Our intention is to acquire and make available ALL picture books featuring indigenous people and people of color published in the U.S. since 2002, including reprints. Inclusion of a title in the collection DOES NOT EQUAL recommendation. See our related readings page for suggested links for evaluating books.
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Zak's Safari is a book about donor-conceived kids of two- mom families. When the rain spoils Zak's plan for a safari adventure, he invites the reader on a very special tour of his family instead. Zak shows us how his parents met, fell in love, and wanted more than anything to have a baby--so they decided to make one
Join Nellie and Gus and their family — plus all manner of other families — for a day at the zoo, where they see animal families galore! To top off their day, Nellie and Gus invite friends and relatives for a fun dinner at home. Accessible, humorous, and full of charming illustrations depicting families of many configurations (including -- same-sex parents, single parents, foster parents, separated/divorced parents, kids that are born or adopted into families), this engaging story interweaves conversations between the siblings and a matter-of-fact text, making it clear to every child that whoever makes up your family, it is perfectly normal — and totally wonderful.
Nivi has always known that her names are special, but she does not know where they came from. So, one sunny afternoon, Nivi decides to ask her mom how she got her names. The stories of the people Nivi is named after lead her to an understanding of traditional Inuit naming practices and knowledge of what those practices mean to Inuit. How Nivi Got Her Names is an easy-to-understand introduction to traditional Inuit naming, with a story that touches on Inuit custom adoption [an adoption in which a pregnant woman provides her child to someone who needs a child].
When Talittuq starts his first day of grade two, he notices that a lot of his friends' families are very different from his own. Some have one mom and one dad, and some have only a mom. Some kids live with their grandparents. Some live with two dads or two moms. Some are adopted. As Talittuq hears about all the fun his friends have had with their families, he learns that families come in many different shapes and sizes, and what holds them all together is love.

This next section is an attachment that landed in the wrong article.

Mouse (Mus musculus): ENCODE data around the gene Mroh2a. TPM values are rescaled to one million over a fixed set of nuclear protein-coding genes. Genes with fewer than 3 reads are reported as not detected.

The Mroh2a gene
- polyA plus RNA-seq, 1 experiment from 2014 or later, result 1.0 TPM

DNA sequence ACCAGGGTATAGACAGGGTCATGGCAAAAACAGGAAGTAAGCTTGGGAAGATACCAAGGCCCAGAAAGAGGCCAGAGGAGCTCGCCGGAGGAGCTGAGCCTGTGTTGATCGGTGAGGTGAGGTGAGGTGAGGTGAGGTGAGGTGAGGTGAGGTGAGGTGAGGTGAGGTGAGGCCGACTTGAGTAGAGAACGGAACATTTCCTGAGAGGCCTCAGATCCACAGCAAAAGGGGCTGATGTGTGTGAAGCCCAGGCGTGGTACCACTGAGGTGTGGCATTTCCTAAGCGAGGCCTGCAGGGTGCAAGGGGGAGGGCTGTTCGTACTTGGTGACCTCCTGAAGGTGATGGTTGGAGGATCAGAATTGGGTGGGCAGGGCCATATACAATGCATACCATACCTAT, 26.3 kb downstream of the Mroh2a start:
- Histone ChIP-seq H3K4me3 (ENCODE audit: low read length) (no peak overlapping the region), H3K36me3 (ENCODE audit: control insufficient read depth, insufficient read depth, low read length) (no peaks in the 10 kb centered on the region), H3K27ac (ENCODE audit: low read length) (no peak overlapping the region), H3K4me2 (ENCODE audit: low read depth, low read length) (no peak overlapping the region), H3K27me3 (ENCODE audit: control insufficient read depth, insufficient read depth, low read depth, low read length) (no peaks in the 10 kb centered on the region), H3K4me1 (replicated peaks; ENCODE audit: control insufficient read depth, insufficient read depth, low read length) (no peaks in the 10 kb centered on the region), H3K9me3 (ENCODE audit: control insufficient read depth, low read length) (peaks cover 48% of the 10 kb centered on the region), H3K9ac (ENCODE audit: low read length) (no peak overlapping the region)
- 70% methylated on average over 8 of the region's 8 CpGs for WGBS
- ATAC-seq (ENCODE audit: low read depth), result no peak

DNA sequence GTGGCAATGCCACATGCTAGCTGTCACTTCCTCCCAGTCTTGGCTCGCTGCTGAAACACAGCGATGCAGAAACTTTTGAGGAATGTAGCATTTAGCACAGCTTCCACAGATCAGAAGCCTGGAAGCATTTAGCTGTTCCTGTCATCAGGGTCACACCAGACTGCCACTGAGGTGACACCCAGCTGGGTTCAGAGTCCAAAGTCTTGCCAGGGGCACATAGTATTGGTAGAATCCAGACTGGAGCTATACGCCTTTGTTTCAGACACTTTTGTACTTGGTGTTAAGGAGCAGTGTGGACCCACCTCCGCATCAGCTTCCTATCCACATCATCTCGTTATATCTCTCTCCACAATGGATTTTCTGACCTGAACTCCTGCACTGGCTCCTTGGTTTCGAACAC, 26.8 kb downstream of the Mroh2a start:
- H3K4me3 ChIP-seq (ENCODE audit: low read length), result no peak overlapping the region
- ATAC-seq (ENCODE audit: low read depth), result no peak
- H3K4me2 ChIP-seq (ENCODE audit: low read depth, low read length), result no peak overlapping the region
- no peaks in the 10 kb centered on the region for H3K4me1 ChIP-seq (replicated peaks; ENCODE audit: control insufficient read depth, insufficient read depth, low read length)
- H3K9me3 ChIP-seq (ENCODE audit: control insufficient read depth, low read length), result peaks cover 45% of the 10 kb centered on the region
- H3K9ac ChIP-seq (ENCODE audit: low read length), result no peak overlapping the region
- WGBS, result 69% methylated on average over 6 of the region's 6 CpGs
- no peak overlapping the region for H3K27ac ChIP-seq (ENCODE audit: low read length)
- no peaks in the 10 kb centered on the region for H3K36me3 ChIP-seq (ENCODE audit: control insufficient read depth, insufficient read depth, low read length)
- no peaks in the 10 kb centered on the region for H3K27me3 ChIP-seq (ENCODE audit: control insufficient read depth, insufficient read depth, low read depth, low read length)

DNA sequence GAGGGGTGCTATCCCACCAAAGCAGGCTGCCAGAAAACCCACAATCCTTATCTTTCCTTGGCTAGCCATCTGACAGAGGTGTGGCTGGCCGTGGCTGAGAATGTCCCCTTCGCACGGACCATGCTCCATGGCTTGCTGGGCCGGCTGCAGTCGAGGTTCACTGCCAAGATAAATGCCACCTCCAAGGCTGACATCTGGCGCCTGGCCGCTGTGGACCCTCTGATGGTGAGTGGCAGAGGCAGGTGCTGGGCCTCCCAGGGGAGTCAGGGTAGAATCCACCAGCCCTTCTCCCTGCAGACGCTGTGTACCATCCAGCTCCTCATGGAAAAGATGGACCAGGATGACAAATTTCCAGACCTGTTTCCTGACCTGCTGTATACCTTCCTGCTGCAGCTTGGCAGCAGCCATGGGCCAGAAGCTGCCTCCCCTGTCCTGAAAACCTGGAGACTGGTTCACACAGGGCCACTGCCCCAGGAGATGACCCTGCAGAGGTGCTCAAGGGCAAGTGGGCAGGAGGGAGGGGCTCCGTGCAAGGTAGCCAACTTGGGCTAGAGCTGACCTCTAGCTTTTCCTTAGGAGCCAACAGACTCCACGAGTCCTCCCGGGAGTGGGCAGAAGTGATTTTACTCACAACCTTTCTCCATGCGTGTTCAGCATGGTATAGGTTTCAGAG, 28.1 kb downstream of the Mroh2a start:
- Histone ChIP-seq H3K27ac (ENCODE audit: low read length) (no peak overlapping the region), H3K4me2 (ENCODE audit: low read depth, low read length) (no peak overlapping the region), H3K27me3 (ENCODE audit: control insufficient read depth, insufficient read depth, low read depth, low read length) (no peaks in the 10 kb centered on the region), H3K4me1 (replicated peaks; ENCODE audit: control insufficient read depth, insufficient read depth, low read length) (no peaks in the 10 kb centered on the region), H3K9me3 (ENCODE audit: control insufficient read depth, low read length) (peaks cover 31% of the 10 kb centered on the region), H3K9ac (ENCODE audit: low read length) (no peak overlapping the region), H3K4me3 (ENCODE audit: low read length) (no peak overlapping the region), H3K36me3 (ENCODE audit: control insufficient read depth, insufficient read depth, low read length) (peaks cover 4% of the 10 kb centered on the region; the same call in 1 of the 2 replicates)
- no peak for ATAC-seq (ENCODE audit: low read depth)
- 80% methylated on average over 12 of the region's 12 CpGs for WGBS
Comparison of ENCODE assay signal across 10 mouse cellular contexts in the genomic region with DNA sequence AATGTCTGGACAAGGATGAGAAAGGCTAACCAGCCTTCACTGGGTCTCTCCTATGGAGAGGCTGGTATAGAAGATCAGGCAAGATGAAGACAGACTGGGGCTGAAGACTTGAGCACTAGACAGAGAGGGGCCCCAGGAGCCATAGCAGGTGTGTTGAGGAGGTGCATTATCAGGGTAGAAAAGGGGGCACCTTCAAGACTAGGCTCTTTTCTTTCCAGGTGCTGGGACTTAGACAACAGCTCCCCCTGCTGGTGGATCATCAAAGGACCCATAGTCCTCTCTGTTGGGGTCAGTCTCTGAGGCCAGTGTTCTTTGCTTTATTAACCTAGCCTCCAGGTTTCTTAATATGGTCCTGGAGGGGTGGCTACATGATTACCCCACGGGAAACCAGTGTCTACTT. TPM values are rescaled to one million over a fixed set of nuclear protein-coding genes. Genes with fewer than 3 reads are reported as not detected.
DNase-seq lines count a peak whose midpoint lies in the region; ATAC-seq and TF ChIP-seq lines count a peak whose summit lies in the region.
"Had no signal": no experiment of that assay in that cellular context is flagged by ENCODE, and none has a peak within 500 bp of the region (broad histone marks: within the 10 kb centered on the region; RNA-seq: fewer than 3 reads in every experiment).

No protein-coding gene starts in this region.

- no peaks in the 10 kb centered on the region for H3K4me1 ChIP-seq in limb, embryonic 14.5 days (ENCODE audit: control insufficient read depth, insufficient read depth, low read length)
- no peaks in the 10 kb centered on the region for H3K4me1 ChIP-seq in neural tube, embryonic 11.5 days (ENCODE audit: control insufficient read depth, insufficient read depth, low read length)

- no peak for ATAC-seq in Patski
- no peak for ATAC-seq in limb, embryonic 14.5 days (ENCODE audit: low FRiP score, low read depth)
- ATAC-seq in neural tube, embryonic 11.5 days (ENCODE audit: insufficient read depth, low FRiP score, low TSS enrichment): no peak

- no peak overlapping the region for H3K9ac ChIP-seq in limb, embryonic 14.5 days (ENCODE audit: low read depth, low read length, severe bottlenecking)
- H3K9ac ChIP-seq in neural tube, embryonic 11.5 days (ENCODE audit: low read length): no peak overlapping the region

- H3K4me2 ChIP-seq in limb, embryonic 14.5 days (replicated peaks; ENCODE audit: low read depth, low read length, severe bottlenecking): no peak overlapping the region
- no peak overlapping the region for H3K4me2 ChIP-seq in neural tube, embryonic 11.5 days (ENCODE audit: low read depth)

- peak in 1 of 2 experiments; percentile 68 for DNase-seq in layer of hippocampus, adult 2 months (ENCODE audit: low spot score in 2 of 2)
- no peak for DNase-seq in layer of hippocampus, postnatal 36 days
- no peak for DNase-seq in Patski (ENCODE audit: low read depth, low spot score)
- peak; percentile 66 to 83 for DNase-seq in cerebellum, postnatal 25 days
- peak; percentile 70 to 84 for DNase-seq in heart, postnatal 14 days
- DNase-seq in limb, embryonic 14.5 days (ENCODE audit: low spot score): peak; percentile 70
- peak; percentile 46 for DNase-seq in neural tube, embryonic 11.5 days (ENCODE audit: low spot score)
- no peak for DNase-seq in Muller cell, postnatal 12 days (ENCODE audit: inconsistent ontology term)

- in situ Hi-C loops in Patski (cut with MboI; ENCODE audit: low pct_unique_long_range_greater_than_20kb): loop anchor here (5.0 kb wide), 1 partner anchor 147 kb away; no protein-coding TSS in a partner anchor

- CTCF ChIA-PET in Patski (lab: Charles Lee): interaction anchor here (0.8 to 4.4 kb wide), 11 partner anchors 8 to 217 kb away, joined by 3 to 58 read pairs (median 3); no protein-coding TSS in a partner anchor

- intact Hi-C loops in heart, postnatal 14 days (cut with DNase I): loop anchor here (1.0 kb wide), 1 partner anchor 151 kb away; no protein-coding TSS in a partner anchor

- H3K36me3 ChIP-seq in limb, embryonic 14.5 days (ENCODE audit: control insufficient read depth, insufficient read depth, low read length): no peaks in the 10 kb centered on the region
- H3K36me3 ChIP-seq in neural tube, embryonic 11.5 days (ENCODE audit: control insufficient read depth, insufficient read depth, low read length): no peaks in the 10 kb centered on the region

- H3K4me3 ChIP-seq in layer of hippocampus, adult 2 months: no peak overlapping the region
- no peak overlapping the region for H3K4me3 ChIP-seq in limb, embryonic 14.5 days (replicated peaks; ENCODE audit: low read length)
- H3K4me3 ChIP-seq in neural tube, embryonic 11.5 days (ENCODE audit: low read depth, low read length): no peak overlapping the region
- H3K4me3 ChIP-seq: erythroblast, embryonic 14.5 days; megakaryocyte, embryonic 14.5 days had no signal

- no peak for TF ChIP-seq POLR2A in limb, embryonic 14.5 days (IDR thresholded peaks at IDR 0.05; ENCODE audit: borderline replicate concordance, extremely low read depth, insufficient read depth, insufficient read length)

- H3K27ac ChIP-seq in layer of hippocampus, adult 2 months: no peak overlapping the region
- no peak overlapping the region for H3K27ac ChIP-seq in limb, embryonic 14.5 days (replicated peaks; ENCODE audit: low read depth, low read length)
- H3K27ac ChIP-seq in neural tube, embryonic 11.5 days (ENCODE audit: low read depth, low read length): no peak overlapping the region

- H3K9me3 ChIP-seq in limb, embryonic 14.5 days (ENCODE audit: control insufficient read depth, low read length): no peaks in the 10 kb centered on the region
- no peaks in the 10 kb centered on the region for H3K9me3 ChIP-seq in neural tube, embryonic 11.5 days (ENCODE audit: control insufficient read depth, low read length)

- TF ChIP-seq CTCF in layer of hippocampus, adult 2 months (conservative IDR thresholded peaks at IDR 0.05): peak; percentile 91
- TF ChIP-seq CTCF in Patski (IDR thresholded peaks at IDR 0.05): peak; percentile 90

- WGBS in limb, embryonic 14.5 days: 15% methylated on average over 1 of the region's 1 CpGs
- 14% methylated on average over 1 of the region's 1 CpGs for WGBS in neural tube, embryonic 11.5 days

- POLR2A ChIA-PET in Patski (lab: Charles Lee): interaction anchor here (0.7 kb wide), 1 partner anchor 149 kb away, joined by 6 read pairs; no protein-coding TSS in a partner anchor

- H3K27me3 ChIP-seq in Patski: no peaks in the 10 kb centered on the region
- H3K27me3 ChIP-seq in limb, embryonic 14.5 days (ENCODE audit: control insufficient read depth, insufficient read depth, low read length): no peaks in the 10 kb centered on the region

A magical gender variant child brings transformation and change to the world around them thanks to their mother's enduring love. In the magical time between night and day, when both the sun and the moon are in the sky, a child is born in a little blue house on a hill. And Miu Lan is not just any child, but one who can change into any shape they can imagine. The only problem is they can't decide what to be: a boy or a girl? A bird or a fish? A flower or a shooting star? At school, though, they must endure inquisitive looks and difficult questions from the other children, and have trouble finding friends who will accept them for who they are. But they find comfort in the loving arms of their mother, who always offers them the same loving refrain: "whatever you dream of / i believe you can be / from the stars in the sky to the fish in the sea." In this captivating, beautifully imagined picture book about gender, identity, and the acceptance of the differences between us, Miu Lan faces many questions about who they are and who they may be. But one thing’s for sure: no matter what this child becomes, their mother will love them just the same.
Three young children experience the joys and challenges of being raised by the two mothers who adopted them.
With Mother's Day coming, Antonio finds he has to decide about what is important to him when his classmates make fun of the unusual appearance of his mother's partner, Leslie
What Makes Us Unique? provides an accessible introduction to the concept of diversity, teaching children how to respect and celebrate people's differences and that ultimately, we are all much more alike than we are different. Additional questions at the back of the book allow for further discussion"--Amazon.com
When a teacher asks the children in her class to think about what makes their families special, the answers are all different in many ways -- but the same in the one way that matters most of all. One child, with a foster mother, is worried that her family is just too different to explain, but listens as her classmates talk about what makes their families special. One is raised by a grandmother, and another has two dads. One is full of step-siblings, and another has a new baby. As one by one, her classmates describe who they live with and who loves them -- family of every shape, size and every kind of relation -- the child realizes that as long as her family is full of caring people, her family is special.--Publisher
Safe in the knowledge that adoption has made them "forever family," stepsisters Mia and Tayja improvise an imaginary adventure with a joyful homecoming to a real home with their two moms